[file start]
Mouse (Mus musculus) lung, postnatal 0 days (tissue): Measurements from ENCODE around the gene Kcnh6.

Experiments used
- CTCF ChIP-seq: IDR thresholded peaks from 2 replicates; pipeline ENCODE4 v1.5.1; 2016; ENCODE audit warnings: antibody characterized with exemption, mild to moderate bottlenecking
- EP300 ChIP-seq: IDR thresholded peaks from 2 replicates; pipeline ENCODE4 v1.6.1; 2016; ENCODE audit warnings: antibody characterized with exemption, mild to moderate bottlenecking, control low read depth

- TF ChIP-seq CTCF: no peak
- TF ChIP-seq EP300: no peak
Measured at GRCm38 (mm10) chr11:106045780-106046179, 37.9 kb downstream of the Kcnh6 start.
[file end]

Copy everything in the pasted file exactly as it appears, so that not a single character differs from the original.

Mouse (Mus musculus) lung, postnatal 0 days (tissue): Measurements from ENCODE around the gene Kcnh6.

Experiments used
- CTCF ChIP-seq: IDR thresholded peaks from 2 replicates; pipeline ENCODE4 v1.5.1; 2016; ENCODE audit warnings: antibody characterized with exemption, mild to moderate bottlenecking
- EP300 ChIP-seq: IDR thresholded peaks from 2 replicates; pipeline ENCODE4 v1.6.1; 2016; ENCODE audit warnings: antibody characterized with exemption, mild to moderate bottlenecking, control low read depth

- TF ChIP-seq CTCF: no peak
- TF ChIP-seq EP300: no peak
Measured at GRCm38 (mm10) chr11:106045780-106046179, 37.9 kb downstream of the Kcnh6 start.